5. Accounting Concerns (or a Going Concern).
If a company is “cheap” in a screen because it has accounting concerns, investors better understand that they probably do not and cannot really understand what they are getting into. If the term “accounting irregularities” is seen, investors may be looking at a company that can have problems for many years. These types of companies often get the dreaded “earnings restatements,” where years of earnings history are reworked. Shareholders generally get hurt in those situations.
Then there is the “going concern” note from an auditing firm, where the firm says a business has a risk as a going concern. That means a company may not be viable, or that if it does not turn its ship around it is doomed. Suddenly, even a company looking cheap on the balance sheet may be a value trap.
These situations have something in common with walking in your kitchen at night and seeing a roach. If there is one roach, what are the odds that are many more roaches in the house?
6. Watch Out When Analysts Stay Bullish for Too Long.
Analysts who follow stocks may be smart in general, and they may have high knowledge of their fields. Unfortunately, many analysts expect way too much from companies they cover. They often just assume that things always will be good, even when business interruptions come up. Sometimes stocks will drop 20%, 30%, 50% or more, and it is common to see analysts react by maintaining Buy or Outperform ratings even as they lower their formal price targets. This is often a sign that more bad things are coming down the pipe, even it seems coincidental. There are many exceptions to the analyst rules, but sometimes analysts fall into the trap of thinking about hope and promise in a bullish case rather than looking at how much meat there is on the bone.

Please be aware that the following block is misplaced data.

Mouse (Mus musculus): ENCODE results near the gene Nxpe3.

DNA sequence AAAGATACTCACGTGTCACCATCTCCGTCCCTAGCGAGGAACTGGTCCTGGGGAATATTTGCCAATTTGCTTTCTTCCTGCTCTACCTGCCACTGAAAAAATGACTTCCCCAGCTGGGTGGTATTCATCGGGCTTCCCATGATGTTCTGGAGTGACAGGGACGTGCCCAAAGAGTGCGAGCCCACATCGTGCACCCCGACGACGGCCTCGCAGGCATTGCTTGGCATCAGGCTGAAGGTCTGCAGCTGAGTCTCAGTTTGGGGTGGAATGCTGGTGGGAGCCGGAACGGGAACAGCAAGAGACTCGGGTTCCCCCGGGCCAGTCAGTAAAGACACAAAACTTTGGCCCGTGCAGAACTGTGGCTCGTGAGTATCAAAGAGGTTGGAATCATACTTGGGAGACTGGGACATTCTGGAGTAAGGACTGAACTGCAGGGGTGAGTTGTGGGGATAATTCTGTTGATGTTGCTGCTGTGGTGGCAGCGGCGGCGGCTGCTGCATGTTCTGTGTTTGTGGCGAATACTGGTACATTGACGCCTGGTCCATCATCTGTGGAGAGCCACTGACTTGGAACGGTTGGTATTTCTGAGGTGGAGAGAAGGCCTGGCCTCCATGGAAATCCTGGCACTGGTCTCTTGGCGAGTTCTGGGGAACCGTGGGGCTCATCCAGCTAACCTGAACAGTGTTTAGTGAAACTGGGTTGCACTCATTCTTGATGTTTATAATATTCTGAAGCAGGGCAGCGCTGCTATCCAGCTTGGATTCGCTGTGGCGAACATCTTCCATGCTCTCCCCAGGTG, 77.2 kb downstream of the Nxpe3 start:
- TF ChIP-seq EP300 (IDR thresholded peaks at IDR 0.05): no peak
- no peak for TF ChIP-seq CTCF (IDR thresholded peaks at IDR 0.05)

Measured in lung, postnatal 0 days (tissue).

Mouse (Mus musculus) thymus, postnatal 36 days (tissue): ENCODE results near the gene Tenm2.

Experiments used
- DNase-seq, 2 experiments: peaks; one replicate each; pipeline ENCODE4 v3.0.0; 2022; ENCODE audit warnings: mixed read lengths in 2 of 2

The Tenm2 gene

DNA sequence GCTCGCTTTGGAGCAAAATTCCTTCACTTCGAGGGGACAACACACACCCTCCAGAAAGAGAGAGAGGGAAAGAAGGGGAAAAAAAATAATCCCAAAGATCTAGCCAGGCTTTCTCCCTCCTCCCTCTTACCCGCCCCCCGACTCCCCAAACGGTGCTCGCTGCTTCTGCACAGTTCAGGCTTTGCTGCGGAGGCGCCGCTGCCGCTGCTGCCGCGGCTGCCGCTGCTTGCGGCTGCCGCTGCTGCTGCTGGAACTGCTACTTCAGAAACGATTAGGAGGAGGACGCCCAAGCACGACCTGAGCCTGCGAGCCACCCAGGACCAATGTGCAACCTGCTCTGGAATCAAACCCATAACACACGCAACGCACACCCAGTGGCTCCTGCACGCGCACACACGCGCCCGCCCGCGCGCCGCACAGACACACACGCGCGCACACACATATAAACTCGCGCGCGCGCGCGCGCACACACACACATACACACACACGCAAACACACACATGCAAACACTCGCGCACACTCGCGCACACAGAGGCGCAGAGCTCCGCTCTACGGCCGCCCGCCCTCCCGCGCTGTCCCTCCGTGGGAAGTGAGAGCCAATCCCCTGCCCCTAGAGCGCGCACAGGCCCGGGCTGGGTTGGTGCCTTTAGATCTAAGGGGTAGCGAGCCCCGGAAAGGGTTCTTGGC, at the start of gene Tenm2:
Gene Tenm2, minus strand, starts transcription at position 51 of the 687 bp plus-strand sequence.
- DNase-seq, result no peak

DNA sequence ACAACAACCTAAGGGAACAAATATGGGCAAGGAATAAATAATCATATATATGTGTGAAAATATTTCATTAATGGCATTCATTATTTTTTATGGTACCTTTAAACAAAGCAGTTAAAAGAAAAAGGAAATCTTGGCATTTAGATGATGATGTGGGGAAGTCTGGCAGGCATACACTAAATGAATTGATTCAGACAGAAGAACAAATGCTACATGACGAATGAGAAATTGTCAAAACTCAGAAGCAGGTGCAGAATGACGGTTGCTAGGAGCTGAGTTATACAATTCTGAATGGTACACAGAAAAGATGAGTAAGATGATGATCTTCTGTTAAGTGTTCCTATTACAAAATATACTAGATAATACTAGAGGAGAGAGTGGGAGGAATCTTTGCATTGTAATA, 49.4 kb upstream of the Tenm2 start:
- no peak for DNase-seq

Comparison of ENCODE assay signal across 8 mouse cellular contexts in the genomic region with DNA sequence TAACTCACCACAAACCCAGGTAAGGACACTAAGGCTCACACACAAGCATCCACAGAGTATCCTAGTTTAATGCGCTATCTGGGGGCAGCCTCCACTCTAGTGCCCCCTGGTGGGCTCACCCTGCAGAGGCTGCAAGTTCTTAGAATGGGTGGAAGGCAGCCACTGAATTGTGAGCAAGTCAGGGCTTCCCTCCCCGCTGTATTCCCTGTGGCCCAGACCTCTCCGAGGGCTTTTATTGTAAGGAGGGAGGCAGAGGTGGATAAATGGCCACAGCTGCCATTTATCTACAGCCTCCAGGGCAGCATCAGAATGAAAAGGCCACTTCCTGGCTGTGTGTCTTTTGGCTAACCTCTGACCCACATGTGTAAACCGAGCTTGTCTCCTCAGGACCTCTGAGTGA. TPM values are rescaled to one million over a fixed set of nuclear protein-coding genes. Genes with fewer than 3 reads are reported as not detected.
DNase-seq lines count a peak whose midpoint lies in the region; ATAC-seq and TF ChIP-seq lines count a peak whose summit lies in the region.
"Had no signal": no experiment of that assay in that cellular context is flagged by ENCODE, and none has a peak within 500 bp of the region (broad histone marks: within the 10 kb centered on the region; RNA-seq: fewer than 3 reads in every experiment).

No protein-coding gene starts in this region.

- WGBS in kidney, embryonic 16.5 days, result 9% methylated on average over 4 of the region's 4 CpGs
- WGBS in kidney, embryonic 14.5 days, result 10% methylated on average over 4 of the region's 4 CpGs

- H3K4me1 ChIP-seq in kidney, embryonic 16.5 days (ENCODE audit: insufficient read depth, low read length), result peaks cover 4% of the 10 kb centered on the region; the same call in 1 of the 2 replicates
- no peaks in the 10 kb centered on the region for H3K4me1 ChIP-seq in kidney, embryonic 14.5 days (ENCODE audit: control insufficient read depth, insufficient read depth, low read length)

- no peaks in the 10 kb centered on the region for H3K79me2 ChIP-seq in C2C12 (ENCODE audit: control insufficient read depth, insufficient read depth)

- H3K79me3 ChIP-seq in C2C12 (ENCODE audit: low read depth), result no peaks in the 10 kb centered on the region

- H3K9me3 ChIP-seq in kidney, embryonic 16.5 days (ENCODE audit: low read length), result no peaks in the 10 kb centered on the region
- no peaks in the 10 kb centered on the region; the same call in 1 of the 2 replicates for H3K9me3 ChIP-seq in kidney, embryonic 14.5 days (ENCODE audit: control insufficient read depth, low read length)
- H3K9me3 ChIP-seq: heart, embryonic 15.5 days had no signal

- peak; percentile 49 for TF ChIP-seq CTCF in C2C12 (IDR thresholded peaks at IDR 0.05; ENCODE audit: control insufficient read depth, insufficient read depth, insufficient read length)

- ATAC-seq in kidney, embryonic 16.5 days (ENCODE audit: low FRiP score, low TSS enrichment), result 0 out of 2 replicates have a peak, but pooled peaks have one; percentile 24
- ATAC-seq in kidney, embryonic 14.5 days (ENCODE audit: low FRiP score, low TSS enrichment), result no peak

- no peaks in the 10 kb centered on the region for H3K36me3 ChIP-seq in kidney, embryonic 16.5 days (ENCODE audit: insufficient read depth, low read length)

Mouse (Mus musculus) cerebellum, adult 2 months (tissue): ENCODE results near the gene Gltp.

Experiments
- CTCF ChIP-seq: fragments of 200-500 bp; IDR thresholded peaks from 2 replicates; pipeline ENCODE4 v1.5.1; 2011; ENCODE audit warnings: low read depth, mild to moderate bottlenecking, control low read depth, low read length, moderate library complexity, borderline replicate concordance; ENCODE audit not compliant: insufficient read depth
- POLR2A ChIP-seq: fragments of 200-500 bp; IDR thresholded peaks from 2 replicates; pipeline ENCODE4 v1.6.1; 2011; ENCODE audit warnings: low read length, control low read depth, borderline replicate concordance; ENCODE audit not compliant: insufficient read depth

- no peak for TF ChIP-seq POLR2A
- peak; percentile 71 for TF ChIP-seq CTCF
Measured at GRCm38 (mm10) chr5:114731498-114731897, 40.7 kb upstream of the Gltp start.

In many value investing cases, the lesson about analysts being too bullish should also mean that investors should not universally trust analyst earnings and revenue estimates. This plays deeper into the lesson of there being more to the value story than a P/E and PEG ratio. Many value stocks have a big chance of disappointing investors around earnings and other planned corporate news. Again, they look “cheap” for a reason. Major growth drivers do not grow endlessly (think about drug sales, new phone launches and new food trends).
Just like the rest of us, analysts hate to admit being wrong. Also keep in mind that at almost all times there are more Buy or Outperform analyst ratings on Wall Street than there are Hold, Neutral, Sell and Underweight analyst ratings combined.
7. Beware the Traps of Book Value.
Many companies get screened based on their stated book value. This is the balance sheet review of assets minus liabilities in the simplest form, and then compared to the overall market cap. Many companies have high levels of goodwill or other intangible assets that can skew these numbers. Some companies have a value on their balance sheet that may be quite different (for better or worse) than what the assets could be sold for.
Gold companies and oil companies have book values that are highly or entirely subject to the price of the underlying commodities. Financial companies (banks, brokerages, insurance and the like) have book values that can be tied to assets valued by the financial markets. Any measure of these can make a book value screen almost worthless. If the price of oil drops 25% in 90 days, does the value of underlying reserves on the books mean that much from 90 days earlier?
The real lesson around book value that often proves fatal for investors is that the so-called value may be highly subjective. In many cases, the book value on a balance sheet is completely worthless.